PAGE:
J. Wesley Tann spent much of his life traveling the world, gallivanting among the most fashionable sets and cavorting with the elite.
He was one of the first black fashion designers to open a shop on New York City’s Fashion Avenue, and he designed clothing for Jacqueline Kennedy Onassis and Leontyne Price, the famed black opera singer.
But on a misty Saturday afternoon recently, Tann, 83, was deep in the belly of the Boylan Recreation Center in Newark’s tough West Ward teaching the finer points of dining and social etiquette to the children of this hardscrabble city.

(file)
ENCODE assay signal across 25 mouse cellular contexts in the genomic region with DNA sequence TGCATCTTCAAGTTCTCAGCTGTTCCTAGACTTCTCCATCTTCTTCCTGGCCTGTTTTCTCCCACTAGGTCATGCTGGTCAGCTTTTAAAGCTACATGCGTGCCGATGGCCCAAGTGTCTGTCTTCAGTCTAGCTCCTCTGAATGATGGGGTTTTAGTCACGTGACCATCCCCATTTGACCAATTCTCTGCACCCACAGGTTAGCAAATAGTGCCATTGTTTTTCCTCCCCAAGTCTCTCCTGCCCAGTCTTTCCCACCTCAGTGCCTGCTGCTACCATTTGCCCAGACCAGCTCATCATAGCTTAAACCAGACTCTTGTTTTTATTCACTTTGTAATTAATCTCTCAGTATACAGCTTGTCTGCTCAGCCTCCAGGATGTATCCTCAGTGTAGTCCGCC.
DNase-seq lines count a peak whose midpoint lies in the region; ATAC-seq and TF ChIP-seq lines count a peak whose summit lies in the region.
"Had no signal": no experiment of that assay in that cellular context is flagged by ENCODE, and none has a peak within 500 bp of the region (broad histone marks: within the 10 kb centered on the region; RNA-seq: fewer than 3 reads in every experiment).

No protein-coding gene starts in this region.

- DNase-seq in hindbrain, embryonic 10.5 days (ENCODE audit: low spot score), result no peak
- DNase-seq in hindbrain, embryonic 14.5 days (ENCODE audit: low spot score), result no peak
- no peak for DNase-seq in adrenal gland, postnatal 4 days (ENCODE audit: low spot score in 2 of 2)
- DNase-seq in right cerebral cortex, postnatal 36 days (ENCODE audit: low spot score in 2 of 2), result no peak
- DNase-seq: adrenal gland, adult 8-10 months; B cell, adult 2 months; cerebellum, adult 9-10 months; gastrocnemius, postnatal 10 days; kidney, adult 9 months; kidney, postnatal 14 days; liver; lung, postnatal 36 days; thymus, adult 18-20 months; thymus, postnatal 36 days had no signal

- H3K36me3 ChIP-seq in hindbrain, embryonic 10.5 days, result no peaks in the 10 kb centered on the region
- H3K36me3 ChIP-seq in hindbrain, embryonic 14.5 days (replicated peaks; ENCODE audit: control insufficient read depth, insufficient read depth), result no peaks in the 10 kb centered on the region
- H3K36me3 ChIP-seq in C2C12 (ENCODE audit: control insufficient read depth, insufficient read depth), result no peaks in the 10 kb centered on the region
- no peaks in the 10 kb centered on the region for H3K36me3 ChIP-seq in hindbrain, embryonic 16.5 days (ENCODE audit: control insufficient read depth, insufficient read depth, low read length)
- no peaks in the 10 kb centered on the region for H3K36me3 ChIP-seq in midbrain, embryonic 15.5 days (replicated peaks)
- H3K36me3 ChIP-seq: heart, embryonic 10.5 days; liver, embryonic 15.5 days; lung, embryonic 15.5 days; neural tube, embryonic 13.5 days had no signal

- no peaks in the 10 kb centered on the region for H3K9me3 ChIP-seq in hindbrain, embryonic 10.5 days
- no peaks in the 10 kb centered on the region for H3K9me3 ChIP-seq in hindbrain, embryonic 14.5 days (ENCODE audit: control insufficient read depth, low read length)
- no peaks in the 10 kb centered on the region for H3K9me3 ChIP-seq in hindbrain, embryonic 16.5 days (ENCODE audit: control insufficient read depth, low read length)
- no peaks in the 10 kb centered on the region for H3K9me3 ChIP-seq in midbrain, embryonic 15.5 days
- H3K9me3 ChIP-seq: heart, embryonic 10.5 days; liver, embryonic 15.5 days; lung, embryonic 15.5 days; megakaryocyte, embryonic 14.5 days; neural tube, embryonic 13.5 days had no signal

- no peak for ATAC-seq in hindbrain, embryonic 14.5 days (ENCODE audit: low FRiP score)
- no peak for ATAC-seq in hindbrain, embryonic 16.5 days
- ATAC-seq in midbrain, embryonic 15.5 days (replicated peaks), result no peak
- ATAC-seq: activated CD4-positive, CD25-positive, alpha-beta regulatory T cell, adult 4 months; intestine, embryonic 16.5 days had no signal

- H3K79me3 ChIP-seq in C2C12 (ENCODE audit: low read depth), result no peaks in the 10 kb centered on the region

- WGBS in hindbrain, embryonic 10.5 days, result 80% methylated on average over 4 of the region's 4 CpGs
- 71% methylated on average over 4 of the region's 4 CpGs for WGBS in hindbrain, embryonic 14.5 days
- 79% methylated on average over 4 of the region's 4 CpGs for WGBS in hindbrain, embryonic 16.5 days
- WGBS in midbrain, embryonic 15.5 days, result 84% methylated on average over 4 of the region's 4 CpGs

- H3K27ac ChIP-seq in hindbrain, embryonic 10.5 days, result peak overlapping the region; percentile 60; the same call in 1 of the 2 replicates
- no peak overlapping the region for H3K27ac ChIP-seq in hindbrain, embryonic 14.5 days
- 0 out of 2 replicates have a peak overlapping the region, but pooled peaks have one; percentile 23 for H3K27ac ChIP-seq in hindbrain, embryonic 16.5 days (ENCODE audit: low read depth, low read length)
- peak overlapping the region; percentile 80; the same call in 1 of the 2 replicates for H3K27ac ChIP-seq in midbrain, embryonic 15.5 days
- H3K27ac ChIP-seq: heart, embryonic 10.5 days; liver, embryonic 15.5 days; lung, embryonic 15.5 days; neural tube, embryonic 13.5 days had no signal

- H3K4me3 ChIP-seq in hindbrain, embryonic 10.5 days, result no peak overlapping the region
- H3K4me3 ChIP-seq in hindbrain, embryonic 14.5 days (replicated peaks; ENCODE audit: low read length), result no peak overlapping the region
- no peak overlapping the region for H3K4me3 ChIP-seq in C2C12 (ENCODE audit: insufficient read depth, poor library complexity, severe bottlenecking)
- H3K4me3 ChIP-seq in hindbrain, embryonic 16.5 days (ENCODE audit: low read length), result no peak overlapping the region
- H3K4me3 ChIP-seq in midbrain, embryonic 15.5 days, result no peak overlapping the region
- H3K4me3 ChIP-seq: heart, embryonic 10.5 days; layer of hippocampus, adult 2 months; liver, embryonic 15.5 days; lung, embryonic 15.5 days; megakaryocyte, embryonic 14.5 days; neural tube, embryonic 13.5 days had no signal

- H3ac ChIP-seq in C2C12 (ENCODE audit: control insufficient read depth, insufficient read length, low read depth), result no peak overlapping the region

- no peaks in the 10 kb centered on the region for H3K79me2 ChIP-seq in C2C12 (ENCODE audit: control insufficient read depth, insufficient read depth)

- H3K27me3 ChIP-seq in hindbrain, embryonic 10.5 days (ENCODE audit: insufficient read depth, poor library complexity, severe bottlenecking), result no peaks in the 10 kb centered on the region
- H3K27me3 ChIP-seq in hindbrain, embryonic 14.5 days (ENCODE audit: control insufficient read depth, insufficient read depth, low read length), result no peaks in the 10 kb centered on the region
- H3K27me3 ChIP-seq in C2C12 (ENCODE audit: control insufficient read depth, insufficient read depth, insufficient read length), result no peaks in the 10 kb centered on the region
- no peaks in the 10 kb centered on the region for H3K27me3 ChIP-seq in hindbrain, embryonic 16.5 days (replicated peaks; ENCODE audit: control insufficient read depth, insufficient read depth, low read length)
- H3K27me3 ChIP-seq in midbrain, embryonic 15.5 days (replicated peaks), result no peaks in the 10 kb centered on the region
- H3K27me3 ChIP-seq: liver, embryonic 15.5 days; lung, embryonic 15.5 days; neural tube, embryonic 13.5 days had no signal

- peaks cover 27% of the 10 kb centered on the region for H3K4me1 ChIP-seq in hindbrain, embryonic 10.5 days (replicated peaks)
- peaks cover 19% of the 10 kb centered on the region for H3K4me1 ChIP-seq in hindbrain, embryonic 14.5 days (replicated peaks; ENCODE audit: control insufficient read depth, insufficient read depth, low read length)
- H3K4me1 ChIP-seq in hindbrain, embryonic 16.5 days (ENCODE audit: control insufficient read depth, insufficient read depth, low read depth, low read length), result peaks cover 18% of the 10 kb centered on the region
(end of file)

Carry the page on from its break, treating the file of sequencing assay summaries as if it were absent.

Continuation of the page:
“Good living is easy,” Tann proclaimed. “All it takes is practice.”
Tann’s students were mothers, fathers and children all taking part in a city-sponsored program that Mayor Cory A. Booker hopes will take politeness and manners from “abstract concepts” to daily essentials. The city hopes that by improving the niceties shared among Newark’s residents the quality of their lives and their futures will be markedly improved — one fine meal and one properly executed place setting at a time.
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article courtesy of HuffingtonPost.com